Recent years have seen an ascendancy of key individuals linked to the Islamic Revolutionary Guard Corps in Iran. The IRGC already has a parallel state in Iran, controlling parts of the economy and foreign policy, and building up new military technologies such as missiles, drones and attack boats.
According to the Tasnim News Agency, IRGC Quds Force head Ismail Qaani congratulated Dr. Hossein Amir-Abdollahian on his election as Minister of Foreign Affairs of the Islamic Republic of Iran in a visit to the ministry.
Why does this matter? In the past, former IRGC Quds Force head Qasem Soleimani was seen as the “shadow commander” in reports, a figure who moved around the Middle East and pushed Iran’s agenda far and wide, but who did not often brag of his role. When the US killed Soleimani in a drone strike in January 2020, he was replaced by Qaani, a man of unclear abilities. Qaani was rumored to be an expert on Afghanistan, and it may be that his role there helped remove the US from Kabul this year, but his role in Iraq and Syria is not yet fully formed.
Nevertheless, the reports of his meeting at the Foreign Ministry seek to showcase his power and influence. In the meeting he emphasized “the special and significant position of the Ministry of Foreign Affairs in securing the national interests of our country,” the report said.
But why does the Ministry, previously run by Javad Zarif, who had fame in the West, need the blessings of the Quds Force? Because this illustrates the real power structure and how the ministry works hand in glove with the IRGC.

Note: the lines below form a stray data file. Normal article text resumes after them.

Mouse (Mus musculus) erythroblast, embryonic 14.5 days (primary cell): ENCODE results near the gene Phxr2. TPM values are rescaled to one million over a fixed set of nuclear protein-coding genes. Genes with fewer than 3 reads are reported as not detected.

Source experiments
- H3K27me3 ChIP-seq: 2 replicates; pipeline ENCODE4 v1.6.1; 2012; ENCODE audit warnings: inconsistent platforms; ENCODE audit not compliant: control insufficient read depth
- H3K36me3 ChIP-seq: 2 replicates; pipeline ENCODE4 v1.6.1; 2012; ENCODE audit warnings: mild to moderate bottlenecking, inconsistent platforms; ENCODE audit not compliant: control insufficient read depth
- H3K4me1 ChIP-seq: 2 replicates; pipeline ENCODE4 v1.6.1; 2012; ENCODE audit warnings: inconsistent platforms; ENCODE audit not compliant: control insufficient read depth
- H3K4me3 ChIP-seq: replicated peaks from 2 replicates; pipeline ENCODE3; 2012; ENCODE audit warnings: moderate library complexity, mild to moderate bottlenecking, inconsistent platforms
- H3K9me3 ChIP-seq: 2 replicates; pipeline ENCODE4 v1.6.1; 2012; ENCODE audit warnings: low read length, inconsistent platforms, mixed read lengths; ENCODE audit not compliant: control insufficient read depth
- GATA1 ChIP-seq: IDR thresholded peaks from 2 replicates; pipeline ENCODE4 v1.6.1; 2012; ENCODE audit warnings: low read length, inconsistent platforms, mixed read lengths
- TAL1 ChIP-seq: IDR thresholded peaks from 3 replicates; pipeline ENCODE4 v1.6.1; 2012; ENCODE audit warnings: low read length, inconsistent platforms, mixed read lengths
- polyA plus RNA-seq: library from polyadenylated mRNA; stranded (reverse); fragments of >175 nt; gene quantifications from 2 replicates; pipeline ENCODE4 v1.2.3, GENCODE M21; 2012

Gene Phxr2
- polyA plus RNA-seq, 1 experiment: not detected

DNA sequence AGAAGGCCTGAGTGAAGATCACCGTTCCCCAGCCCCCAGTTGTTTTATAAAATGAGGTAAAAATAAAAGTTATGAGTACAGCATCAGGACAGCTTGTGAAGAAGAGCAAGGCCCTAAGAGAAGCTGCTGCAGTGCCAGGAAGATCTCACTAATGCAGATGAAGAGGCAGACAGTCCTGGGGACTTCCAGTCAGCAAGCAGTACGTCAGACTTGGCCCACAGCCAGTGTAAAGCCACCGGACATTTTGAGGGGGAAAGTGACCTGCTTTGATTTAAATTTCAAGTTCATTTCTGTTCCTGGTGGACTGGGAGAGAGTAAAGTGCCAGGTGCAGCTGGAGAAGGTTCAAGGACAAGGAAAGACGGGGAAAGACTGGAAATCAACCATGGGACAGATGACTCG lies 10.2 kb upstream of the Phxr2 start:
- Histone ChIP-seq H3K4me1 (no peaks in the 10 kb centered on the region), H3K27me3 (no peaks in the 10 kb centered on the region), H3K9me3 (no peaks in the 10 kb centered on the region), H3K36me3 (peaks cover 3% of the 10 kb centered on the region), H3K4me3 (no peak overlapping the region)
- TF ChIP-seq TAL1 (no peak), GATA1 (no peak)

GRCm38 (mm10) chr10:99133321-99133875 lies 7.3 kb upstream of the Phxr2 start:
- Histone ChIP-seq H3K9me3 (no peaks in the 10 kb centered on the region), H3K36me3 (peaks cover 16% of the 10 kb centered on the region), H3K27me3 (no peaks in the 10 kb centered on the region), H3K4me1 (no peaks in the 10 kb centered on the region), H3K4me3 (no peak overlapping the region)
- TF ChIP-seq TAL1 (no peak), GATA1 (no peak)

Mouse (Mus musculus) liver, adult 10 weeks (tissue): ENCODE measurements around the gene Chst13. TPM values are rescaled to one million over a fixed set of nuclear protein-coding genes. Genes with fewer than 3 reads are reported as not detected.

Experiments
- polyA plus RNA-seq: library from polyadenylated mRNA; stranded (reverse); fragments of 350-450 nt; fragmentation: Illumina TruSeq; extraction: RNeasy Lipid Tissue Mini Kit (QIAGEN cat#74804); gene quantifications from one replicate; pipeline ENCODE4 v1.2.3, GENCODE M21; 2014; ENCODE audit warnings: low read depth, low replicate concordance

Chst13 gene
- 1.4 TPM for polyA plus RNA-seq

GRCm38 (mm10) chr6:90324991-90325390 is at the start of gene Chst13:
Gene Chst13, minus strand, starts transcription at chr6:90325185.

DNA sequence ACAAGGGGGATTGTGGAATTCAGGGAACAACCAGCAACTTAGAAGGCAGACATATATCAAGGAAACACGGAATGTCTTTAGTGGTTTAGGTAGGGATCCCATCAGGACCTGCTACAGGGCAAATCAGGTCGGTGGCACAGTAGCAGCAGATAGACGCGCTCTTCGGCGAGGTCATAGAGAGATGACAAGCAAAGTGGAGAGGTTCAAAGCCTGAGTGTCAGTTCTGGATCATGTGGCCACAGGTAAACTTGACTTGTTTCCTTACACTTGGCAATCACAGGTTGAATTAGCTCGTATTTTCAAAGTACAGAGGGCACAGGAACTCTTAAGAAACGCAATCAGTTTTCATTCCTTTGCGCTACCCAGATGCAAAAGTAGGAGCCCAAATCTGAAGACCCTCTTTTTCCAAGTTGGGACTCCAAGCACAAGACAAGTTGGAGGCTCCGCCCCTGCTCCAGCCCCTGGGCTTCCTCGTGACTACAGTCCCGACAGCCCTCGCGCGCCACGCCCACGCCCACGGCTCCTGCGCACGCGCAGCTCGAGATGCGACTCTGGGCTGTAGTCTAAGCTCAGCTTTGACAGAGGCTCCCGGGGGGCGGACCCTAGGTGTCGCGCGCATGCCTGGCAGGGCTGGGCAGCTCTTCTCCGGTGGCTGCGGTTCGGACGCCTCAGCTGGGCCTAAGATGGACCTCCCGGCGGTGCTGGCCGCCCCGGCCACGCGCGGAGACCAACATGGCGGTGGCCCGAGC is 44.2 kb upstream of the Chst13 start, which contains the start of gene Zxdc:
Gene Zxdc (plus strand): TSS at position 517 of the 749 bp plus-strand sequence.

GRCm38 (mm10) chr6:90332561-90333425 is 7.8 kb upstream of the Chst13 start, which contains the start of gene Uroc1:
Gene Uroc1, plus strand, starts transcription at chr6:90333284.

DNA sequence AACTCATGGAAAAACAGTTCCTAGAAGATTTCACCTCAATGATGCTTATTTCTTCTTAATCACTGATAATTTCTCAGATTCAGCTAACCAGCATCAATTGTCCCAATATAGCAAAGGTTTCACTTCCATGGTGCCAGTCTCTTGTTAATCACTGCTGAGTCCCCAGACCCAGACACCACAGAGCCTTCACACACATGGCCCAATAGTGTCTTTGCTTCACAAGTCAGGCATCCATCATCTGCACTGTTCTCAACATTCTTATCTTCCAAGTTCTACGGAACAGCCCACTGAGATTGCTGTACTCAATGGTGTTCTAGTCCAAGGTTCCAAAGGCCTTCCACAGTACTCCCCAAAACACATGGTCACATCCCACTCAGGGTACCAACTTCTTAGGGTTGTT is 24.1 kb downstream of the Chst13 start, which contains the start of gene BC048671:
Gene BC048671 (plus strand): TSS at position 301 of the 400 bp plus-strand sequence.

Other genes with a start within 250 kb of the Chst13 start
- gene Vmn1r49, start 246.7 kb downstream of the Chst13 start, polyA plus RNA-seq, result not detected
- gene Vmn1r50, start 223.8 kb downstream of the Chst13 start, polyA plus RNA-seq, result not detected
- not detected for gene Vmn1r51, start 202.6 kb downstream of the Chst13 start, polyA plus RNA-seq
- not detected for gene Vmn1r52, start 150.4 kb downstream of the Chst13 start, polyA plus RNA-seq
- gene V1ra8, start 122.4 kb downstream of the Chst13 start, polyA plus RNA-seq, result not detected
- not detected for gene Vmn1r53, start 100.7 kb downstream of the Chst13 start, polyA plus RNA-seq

Zarif – although he postured as being close to the IRGC when necessary, and as a “moderate” when speaking to Western audiences – was not really close to Soleimani. Of interest here, the report says that Amir-Abdollahian, “while appreciating the valuable presence of Sardar Qaani in the Ministry of Foreign Affairs, pointed to the irreplaceable role of Soleimani in the fight against terrorism.” Iran uses the term “terrorism” to refer to ISIS and other extremists. “Today our region was different,” the minister apparently said. “If ISIS had succeeded in Syria and Iraq, it would have faced terrorism and extremism all over the world today.”
Why did they discuss ISIS? Because the Quds Force helped Iraq defeat the worldwide jihadist group. “Amir Abdullahian called the Quds Force of the Islamic Revolutionary Guard Corps a soldier without borders who has made a great contribution… to regional and global security and peace,” the report says. The minister said that today Iran seeks to follow in the path of Soleimani in the region, using the Quds Force to achieve its goal of extending “friendship with the countries of the region.”
It’s important to note here that he used the word “terror” several times and that Iran has recently accused Israel of “terror” attacks in Iran. Iran also bragged this week about defeating a “terrorist group” and other reports in Iran appeared to indicate that the Islamic Republic was angry at Azerbaijan, which it has accused of having close ties to Israel. Iran’s top diplomat also accuses the US of “terrorism” and claims the US killing of Soleimani was “terrorism.” Pro-Iran groups often claim that America backs ISIS, even though it is fighting ISIS.
This means the Iranian use of the term “terror” is quite broad and may refer to Quds Force action against Israel, the US and other countries, as well as the battle against ISIS. Iran claims it is the “axis of resistance” in this framework. The publication of details of the Qaani meeting is intended to show that the new regime of Iran coordinates closely with the Quds Force.
Source » jpost